Abstract

The Corpus of Contemporary American English is the first large, genre-balanced corpus of any language, which has been designed and constructed from the ground up as a ‘monitor corpus’, and which can be used to accurately track and study recent changes in the language. The 400 million words corpus is evenly divided between spoken, fiction, popular magazines, newspapers, and academic journals. Most importantly, the genre balance stays almost exactly the same from year to year, which allows it to accurately model changes in the ‘real world’. After discussing the corpus design, we provide a number of concrete examples of how the corpus can be used to look at recent changes in English, including morphology (new suffixes –friendly and –gate), syntax (including prescriptive rules, quotative like, so not ADJ, the get passive, resultatives, and verb complementation), semantics (such as changes in meaning with web, green, or gay), and lexis––including word and phrase frequency by year, and using the corpus architecture to produce lists of all words that have had large shifts in frequency between specific historical periods.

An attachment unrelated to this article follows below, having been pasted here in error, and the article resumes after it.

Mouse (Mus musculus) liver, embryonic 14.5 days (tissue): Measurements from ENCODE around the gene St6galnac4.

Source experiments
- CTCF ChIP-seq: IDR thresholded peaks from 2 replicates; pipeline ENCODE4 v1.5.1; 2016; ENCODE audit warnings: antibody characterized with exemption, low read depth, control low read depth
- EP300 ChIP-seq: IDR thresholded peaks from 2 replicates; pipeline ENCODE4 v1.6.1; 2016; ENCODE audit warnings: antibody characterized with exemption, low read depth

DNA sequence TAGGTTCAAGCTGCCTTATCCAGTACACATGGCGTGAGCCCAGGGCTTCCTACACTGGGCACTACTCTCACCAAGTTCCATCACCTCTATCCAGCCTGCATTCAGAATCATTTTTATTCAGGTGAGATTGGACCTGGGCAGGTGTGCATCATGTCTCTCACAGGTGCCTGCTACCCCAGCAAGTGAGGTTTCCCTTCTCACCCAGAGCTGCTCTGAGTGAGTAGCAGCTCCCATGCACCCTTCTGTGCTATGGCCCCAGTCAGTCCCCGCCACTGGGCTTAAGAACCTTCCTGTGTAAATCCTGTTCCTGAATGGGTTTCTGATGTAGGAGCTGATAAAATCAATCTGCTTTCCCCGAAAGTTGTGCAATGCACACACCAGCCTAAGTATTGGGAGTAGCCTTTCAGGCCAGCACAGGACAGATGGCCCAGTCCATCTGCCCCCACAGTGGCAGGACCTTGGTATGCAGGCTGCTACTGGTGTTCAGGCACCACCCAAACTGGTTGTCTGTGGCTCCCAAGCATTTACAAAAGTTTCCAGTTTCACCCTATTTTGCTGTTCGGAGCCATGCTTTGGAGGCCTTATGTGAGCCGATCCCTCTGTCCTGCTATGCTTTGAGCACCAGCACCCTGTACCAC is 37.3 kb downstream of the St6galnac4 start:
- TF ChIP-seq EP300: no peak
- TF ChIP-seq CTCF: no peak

You do not currently have access to this article.